# Why constraint optimization problem becomes infeasible when coefficient is zero

First of all thank you for your time and help. I am more on programming side and have average knowledge of calculus so less formal on mathematical notation. I have encountered a problem in non linear equality constraint optimization

The objective function which has to be minimized $$ax_1^2 + bx_2^2 + cx_3^2$$

subject to constraint

$$\frac {1}{x_1} + \frac {1}{x_2} + \frac {1}{x_3} = T$$

So the Lagrangian is

$$L(..)=ax_1^2 + bx_2^2 + cx_3^2 + \lambda (\frac {1}{x_1} + \frac {1}{x_2} + \frac {1}{x_3} -T)$$

at times the coefficient c takes the value c = o, which results in

$$ax_1^2 + bx_2^2$$

subject to constraint

$$\frac {1}{x_1} + \frac {1}{x_2} + \frac {1}{x_3} = T$$

So the new Lagrangian is

$$L_1(..)=ax_1^2 + bx_2^2 + \lambda (\frac {1}{x_1} + \frac {1}{x_2} + \frac {1}{x_3} -T)$$

Question: My understanding is that $L_1$ has no valid analytical solution nor numerical solution. I am looking for concrete theoretical reasons to convince my senior that in case of c=0 the optimization problem is no longer valid minimization problem. Preferably independent of $L_1$, considering only the objective function and constraint. I will appreciate the multiple explanations from the perspective of geometry, calculus e.t.c.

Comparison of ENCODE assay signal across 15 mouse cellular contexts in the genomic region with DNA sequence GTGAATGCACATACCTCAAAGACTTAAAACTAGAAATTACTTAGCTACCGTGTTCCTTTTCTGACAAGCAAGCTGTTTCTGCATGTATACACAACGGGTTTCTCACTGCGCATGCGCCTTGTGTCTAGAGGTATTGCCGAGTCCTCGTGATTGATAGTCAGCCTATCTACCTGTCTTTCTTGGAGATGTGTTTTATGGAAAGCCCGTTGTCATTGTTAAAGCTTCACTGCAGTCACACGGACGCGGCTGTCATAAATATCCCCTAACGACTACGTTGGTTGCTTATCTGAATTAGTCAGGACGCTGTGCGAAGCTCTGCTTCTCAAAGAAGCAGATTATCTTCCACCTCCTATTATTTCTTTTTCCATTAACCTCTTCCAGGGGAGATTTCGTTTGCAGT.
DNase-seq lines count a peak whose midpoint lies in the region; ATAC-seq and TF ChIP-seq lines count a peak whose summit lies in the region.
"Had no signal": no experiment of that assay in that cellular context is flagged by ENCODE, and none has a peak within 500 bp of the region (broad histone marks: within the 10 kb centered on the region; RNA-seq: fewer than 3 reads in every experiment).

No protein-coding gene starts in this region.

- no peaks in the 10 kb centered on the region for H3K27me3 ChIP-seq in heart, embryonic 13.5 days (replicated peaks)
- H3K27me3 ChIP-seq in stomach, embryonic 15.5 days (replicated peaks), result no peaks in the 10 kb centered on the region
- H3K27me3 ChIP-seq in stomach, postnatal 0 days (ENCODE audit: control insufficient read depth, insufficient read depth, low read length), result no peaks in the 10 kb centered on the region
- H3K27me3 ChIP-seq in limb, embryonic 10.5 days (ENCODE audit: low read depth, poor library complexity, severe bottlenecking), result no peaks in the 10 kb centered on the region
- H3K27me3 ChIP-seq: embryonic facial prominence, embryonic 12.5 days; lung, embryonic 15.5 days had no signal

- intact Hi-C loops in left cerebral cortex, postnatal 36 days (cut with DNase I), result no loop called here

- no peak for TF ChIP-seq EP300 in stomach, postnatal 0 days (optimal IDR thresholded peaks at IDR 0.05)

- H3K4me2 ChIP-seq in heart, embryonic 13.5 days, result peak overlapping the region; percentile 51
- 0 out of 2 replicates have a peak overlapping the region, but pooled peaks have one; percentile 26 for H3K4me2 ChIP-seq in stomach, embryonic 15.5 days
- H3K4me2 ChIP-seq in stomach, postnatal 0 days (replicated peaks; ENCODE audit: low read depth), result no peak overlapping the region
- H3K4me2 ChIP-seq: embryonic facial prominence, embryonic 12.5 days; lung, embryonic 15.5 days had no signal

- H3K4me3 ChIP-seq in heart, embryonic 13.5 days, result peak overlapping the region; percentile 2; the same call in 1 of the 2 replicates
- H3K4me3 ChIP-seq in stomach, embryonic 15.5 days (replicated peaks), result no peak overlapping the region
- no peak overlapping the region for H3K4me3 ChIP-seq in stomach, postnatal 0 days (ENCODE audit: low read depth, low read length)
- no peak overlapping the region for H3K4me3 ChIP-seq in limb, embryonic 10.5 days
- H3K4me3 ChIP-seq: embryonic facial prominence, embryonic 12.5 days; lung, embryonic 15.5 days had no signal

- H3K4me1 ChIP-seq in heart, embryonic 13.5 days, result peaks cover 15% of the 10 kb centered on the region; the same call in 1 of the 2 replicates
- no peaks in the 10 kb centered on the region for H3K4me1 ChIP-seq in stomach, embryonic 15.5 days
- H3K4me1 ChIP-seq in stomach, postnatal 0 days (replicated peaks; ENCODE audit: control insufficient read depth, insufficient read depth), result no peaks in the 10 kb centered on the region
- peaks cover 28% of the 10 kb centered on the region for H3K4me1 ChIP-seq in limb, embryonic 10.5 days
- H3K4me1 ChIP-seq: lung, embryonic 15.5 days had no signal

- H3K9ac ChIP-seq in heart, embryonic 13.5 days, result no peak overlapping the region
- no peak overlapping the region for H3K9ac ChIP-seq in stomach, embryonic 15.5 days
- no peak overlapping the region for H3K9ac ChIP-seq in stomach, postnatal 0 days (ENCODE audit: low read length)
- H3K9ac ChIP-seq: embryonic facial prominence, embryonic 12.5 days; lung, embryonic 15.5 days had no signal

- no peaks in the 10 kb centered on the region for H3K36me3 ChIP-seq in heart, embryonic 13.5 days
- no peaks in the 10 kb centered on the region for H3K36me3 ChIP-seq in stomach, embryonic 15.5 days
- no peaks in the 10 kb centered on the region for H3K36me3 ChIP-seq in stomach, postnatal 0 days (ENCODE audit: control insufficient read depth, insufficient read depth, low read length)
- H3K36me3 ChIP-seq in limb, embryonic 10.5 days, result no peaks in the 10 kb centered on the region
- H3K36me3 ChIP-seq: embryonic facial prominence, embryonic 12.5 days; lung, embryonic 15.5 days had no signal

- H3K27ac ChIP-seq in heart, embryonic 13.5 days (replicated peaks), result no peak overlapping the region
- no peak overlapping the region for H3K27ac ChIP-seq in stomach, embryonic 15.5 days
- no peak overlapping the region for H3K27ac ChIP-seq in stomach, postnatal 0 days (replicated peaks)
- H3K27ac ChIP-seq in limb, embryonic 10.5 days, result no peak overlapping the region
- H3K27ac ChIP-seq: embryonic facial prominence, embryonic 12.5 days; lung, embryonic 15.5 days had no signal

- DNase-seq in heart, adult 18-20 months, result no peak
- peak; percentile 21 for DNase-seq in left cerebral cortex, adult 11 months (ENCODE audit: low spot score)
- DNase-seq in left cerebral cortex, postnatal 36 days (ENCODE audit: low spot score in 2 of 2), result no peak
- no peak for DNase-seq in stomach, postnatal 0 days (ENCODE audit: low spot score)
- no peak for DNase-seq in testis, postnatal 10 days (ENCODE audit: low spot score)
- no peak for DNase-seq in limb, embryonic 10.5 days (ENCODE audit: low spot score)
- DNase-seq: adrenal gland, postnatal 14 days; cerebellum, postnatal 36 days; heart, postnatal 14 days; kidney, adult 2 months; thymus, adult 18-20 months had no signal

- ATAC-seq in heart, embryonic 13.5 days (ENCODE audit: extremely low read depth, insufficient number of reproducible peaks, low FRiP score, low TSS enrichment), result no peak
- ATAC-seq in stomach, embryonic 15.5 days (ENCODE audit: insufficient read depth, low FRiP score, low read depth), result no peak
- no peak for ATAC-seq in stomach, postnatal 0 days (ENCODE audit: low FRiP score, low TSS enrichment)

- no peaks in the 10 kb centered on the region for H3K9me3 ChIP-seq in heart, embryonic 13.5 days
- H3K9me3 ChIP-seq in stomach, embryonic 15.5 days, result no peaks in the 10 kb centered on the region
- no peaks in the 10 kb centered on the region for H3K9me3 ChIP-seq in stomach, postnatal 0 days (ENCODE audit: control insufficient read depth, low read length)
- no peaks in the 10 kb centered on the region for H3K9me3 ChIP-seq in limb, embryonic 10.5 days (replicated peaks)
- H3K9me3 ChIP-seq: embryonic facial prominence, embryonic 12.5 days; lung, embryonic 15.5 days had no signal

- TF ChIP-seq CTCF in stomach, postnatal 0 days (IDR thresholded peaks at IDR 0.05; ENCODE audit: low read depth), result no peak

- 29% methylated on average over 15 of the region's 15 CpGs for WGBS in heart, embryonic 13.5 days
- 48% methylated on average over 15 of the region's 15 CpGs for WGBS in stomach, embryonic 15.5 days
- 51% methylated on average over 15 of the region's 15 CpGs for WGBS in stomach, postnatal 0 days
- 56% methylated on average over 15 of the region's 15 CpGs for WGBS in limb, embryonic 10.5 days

Let's suppose that the objective function attains a minimum on $x_1,x_2,x_3>0$. Say that minimum is $M$, achieved at $(x_1, x_2, x_3)$.

Then $(x_1, x_2, x_3)$ lies on the surface $\frac{1}{x_1} + \frac{1}{x_2} + \frac{1}{x_3} = T$ and also on $a x_1^2 + b x_2^2 + c x_3^2 = M$.

That latter surface is an ellipsoid when $c \not = 0$; the former surface is like so. (The first image is viewed from afar; the second is looking directly down on the point $(1,1,1)$ from the origin.)  We fixed $M$ to be a specific value; now let it vary. It's plausible (indeed, obvious!) that if we make the ellipsoid too small (decreasing $M$ sufficiently) then it will stop intersecting with that surface eventually: it'll start fitting below the bend you see in the picture. So actually there is a minimum of the objective function.

But when $c = 0$, the objective function is now plotting a cylindrical prism rather than an ellipsoid, and now decreasing $M$ just makes the cylinder more squashed. The cylinder will still extend all the way up to infinity, and eventually it'll meet the ever-so-gradually-curving surface, no matter how small $M$ is. So whatever value of $M$ we picked, we could decrease $M$ and still find a solution to the system.